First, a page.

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Lam

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About Lam

  1. Update: Thank you everyone for your suggestions. I used 3/4 cup ap flour and 1/3 cup almond flour and ommited one yolk. The brownies came out with a really nice shiny and crackly top because there was less moisture. However, the brownies were really dry and dense and not chewy at all. I will have to fix the ratio of ap to almond flour again. (if anyone's wondering the white part inside the brownie is mochi, a chewy glutinous japanese rice cake)
  2. Update: I left them in the fridge for a couple hours which made them much chewier. They were super moist even after they came out of the oven and cooled down. Think this recipe works better "matured".
  3. Thanks, I'll have to try it with only ap flour next time and reducing the eggs.
  4. So I've been looking for the ultimate matcha brownies (technically blondies but it just doesn't have the same ring to it). I've made chewy and fudgy regular brownies, but I find white chocolate based blondies to be much trickier. I have made a few matcha brownie recipes in the past, but they all came out sad and cakey. So I have taken it upon myself to come up with my own recipe. My matcha brownies came out very moist and "fudgy" but not chewy. I'm thinking next time I should try using vegetable oil instead of butter and only dark brown sugar.
  5. I have tried making macarons again after this, but with a bit of tapioca starch like a certain recipe suggested. The tapioca starch didn't change anything. I got my usual result- hollow macarons. Has probably been my 14/15th attempt at macarons, and my hopes of getting full and perfect macarons are looking quite bleak. Has anyone gotten hollow macs and have been able to solve the issue?
  6. Yes, if you can, a link to the video would be helpful!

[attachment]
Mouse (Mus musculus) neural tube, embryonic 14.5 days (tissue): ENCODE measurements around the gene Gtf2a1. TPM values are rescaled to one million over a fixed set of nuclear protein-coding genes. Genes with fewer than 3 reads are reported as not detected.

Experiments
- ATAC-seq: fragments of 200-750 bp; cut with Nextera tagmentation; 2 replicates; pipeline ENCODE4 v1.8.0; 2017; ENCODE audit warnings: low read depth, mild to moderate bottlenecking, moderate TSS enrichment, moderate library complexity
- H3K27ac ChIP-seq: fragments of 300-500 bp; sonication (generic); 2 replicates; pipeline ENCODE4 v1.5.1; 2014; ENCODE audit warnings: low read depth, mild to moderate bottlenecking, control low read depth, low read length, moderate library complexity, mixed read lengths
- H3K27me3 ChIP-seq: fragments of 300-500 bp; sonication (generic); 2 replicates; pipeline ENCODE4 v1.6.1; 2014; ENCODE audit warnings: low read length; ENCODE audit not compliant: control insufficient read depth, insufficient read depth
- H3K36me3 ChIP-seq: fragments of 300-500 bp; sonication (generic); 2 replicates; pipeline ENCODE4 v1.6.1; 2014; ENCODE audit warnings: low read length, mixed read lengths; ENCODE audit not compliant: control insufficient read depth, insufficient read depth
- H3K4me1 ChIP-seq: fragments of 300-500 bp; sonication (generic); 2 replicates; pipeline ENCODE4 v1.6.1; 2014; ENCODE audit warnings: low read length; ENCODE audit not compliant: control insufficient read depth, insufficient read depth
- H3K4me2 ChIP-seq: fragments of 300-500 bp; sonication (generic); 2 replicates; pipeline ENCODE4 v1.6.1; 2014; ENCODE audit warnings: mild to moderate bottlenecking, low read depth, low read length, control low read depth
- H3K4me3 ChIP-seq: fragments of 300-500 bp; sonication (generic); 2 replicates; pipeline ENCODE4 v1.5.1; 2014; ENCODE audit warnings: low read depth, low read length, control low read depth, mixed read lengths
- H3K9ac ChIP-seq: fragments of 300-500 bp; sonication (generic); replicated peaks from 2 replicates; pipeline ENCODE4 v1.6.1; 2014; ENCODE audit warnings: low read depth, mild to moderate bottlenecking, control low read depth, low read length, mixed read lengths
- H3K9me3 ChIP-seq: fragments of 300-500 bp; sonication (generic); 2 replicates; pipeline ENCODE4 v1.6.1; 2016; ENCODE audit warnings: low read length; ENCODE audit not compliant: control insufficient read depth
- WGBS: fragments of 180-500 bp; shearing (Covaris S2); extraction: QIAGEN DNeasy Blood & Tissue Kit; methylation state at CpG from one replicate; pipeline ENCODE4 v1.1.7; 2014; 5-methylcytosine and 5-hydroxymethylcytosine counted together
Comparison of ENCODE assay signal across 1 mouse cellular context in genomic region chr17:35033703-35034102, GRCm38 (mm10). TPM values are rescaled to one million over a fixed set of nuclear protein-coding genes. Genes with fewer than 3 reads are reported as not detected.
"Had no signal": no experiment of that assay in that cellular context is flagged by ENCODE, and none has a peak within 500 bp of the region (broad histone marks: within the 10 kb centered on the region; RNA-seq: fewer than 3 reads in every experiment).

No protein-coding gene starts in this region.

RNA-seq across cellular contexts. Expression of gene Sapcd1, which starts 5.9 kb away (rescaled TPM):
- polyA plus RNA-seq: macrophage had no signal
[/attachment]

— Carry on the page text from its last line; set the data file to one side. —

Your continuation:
7. Thank you! I have seen a few people do this, I myself, have only done it for meringue cookies. Guess I will have to try this with macarons next time.
  8. Yes, I always make sure to press the batter against the sides of the bowl to delfate the meringue. Depends on the recipe I use, but usually I find they dry within 15-30 minutes. I use a tiny bit of gel coloring or sometimes powdered. I haven't tried Americolor yet, do you know where I can find it besides online? Thanks for the reply!
  9. They're actually not underbaked. I have had a batch of wrinkled macarons before and they all have a soft texture when warm, but after they cool they become extremely chewy.
  10. Yes, I always make sure to let them sit out before I bake them
  11. I have been experiementing with macarons these last few months, and I have yet to make perfect macarons. Most of the macarons I have made are hollow on the inside. They're so hollow, if I nudge them a bit, the top crust just comes right off. They still taste decent but not what a successful macaron should be like. I don't think I am overbeating my meringue at all. They are always firm and stiff. I have tried whipping a little less than I usually do but still get hollows. I did some research and saw a few people recommend adding a bit of cornstarch to the dry mix. Yep. Cornstarch. This really perplexed me because I always see people saying not to use powdered sugar that contains cornstarch, so how could adding cornstarch prevent hollow macs? I also saw one person use tapioca starch to prevent hollows as well. This time around, I whipped the meringue at a much longer time, but no higher than speed 7 (kitchenaid), which gave me a super stable meringue. I also added cornstarch. I piped the batter out, and they looked super perfect the first few minutes in the oven. Sadly, they came out very wrinkled. The first batch was super wrinkled, but the second batch was less wrinkled, or bumpy even. Not sure if this is because of the silpat for the first batch and the parchment pper for the second hmm. Does anyone know what I did wrong to get these wrinkled macs and how to troubleshoot? Also some help on hollow macs would be appreciated! Thanks
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